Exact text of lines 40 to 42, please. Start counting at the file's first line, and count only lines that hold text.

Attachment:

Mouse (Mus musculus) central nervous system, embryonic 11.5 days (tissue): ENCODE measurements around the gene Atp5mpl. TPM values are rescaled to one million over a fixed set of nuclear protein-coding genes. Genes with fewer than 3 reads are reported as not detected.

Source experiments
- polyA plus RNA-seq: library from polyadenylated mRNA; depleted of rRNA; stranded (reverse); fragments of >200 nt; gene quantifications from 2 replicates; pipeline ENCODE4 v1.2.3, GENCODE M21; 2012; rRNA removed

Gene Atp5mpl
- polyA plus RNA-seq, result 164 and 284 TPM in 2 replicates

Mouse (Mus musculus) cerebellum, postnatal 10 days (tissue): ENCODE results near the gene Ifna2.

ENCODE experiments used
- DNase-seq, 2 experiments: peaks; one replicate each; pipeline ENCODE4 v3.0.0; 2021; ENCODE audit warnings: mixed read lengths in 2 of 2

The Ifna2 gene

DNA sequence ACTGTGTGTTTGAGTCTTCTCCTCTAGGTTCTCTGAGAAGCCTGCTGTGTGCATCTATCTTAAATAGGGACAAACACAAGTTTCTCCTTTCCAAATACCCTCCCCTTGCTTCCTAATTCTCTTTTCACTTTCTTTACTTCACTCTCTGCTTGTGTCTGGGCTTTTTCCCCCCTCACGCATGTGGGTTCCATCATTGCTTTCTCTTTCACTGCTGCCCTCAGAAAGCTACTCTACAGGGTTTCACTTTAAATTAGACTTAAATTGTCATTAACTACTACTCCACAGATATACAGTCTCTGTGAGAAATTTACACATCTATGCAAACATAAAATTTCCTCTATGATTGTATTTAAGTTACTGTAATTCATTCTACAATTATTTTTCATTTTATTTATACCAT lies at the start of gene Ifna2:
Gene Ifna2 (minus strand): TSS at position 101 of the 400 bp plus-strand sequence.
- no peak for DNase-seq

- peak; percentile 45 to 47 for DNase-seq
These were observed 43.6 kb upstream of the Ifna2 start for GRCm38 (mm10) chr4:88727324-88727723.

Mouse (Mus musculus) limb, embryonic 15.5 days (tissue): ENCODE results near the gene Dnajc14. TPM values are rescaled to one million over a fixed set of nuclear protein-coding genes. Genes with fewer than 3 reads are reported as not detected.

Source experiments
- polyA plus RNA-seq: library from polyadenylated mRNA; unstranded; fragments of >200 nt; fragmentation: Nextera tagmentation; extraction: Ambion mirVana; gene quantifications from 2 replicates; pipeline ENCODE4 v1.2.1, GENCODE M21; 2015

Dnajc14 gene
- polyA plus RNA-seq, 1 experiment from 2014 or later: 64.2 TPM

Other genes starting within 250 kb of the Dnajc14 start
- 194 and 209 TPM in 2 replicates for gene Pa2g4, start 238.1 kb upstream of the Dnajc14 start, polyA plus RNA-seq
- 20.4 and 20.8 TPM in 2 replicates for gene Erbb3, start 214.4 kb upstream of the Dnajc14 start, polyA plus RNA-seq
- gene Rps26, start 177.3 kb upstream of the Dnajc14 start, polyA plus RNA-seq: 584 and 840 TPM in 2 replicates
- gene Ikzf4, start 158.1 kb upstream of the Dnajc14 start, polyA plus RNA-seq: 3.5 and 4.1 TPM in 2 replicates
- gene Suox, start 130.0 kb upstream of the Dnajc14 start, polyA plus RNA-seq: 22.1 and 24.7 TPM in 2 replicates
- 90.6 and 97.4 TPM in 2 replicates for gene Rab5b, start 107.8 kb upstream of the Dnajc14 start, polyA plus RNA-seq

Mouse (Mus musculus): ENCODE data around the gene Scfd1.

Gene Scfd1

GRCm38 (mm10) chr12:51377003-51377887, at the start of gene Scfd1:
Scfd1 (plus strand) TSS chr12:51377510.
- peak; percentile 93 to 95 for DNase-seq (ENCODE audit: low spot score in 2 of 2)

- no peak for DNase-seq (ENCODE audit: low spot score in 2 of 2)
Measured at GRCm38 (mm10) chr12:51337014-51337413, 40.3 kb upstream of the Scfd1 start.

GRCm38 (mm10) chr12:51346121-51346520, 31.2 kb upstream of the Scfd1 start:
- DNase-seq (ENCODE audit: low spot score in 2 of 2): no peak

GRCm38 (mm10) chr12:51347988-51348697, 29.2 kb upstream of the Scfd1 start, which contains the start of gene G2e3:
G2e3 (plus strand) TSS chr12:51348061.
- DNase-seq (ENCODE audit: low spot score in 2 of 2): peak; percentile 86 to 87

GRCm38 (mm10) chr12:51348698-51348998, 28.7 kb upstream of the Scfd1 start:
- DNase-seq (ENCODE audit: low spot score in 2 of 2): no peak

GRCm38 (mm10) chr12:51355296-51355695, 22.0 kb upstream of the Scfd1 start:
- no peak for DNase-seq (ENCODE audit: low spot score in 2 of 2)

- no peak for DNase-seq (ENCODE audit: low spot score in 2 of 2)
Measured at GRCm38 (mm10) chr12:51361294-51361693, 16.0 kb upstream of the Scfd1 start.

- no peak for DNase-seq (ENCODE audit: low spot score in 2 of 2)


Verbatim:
- DNase-seq (ENCODE audit: low spot score in 2 of 2): no peak

GRCm38 (mm10) chr12:51355296-51355695, 22.0 kb upstream of the Scfd1 start:
- no peak for DNase-seq (ENCODE audit: low spot score in 2 of 2)